Lance Stroll, Racing Point, Nurburgring, 2020

Stroll decided he wouldn’t drive in practice 30 minutes before session

2020 Eifel Grand Prix

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Racing Point’s last-minute rush to replace Lance Stroll for this weekend was triggered by the driver half an hour before the final practice session began.

The team’s CEO Otmar Szafnauer said Stroll has been unwell since the last round of the championship, but repeated tests have shown he does not have Covid-19. He decided not to take part in final practice at the Nurburgring today and was replaced by Nico Hulkenberg ahead of qualifying for the race.

“The pre-event test was Tuesday,” said Szafnauer. “We got the results on Wednesday. He hasn’t been tested since. We’re following the FIA protocol. The next test was either Sunday or Monday.”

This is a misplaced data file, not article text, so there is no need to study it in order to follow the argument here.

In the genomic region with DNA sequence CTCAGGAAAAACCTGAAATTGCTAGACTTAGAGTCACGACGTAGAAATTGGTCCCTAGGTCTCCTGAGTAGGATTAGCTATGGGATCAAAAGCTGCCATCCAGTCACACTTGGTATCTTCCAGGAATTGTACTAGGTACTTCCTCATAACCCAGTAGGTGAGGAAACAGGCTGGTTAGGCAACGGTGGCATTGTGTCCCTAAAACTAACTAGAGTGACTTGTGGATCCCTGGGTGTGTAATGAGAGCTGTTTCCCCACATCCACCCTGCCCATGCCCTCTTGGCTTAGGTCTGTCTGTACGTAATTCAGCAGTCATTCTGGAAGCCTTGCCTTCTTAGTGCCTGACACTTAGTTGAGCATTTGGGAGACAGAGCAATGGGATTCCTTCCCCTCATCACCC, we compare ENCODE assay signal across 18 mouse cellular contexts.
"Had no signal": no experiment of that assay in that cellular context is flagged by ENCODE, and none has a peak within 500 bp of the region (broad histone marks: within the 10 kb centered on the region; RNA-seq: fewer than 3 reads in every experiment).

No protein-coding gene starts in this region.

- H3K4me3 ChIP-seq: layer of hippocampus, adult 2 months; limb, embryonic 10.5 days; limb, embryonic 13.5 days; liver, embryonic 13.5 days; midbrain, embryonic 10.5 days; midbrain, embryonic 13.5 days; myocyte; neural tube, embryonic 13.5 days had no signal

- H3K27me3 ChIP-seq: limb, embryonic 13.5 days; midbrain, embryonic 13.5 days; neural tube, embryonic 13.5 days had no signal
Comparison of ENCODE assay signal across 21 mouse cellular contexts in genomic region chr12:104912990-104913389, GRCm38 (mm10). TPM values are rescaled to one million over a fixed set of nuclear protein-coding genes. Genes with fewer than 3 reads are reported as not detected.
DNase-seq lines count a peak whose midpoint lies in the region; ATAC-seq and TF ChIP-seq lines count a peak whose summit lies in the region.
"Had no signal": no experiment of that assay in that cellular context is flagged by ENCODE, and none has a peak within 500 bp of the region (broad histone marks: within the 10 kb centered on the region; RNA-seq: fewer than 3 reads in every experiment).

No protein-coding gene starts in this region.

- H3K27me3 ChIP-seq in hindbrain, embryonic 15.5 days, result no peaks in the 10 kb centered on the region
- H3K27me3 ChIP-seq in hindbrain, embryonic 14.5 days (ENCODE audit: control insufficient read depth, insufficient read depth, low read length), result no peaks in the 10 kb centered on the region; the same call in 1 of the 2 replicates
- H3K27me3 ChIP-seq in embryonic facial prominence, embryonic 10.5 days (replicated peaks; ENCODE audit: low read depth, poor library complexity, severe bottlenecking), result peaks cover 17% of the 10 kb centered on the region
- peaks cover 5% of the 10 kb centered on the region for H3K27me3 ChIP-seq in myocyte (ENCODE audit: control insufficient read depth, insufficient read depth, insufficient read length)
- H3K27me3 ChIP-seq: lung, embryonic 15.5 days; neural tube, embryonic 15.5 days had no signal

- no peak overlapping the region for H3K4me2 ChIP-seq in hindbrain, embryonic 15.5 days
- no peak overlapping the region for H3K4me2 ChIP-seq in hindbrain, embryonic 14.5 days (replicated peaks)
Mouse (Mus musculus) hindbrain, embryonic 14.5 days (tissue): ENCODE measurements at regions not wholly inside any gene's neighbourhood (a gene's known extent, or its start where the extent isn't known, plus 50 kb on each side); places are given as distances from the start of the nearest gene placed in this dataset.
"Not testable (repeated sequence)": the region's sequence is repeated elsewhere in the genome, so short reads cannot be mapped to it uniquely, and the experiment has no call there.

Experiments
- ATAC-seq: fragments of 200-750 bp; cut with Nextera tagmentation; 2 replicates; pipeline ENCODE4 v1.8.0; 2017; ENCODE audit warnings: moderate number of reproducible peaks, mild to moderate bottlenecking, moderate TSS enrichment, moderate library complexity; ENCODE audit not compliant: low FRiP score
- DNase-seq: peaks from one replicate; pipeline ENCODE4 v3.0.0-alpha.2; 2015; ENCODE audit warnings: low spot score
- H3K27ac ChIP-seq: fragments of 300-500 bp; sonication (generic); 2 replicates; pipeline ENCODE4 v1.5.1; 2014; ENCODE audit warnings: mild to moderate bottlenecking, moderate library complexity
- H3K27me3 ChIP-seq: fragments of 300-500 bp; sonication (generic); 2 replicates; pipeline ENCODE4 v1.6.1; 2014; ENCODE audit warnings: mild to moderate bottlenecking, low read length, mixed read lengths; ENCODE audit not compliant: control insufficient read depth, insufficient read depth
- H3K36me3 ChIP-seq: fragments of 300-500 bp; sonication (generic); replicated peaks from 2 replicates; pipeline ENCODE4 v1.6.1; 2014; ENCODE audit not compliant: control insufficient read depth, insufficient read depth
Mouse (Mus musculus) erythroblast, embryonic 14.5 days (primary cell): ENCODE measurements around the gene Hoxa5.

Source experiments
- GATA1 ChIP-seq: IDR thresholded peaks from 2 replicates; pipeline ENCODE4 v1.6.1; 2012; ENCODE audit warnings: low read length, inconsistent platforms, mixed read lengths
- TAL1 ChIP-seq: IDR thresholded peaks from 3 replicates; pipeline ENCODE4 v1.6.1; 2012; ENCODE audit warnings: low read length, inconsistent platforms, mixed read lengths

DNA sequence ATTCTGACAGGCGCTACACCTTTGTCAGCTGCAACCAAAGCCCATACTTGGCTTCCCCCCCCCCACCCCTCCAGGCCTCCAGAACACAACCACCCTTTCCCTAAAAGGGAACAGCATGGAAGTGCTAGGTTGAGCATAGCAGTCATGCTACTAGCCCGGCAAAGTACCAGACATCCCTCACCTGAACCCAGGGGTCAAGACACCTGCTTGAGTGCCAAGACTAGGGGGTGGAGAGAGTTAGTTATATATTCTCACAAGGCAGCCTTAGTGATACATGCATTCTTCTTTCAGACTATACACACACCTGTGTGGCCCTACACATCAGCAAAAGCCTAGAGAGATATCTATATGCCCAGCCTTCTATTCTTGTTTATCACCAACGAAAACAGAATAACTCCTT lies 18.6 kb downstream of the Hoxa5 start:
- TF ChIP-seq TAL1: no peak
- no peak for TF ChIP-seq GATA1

“He hasn’t been feeling great since Russia,” Szafnauer added. “Since we left Russia he hasn’t been that great, I think he had a bit of a cold.

“At first we thought well, we were in Russia, we better get tested for the virus. We’ve tested him multiple times, including the pre-event test for this race. He’s come back negative three, four times. He doesn’t have the classic Covid-19 symptoms. He just doesn’t feel well in himself.”

Stroll has suffered “flu-like symptoms” and “couldn’t exercise” since the last race. He experienced further prolonged discomfort as a result of his symptoms yesterday. “I don’t know if it’s something he ate or if it’s a tummy bug or what but he just said I’m not feeling up to it,” said Szafnauer.

The team took into consideration the fact there are two race back-to-back after this weekend’s round.

“I talked to him as said ‘we’re going to have a double-header coming up soon’. He said he’d rather rest and get ready for that. So it was a late call – we were hoping that he was going to get better.”